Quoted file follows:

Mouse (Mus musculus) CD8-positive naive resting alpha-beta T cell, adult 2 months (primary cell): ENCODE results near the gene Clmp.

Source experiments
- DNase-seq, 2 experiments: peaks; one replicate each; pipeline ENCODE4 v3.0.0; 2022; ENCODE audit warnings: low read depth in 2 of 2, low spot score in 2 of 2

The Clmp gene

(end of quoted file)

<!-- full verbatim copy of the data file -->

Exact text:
Mouse (Mus musculus) CD8-positive naive resting alpha-beta T cell, adult 2 months (primary cell): ENCODE results near the gene Clmp.

Source experiments
- DNase-seq, 2 experiments: peaks; one replicate each; pipeline ENCODE4 v3.0.0; 2022; ENCODE audit warnings: low read depth in 2 of 2, low spot score in 2 of 2

The Clmp gene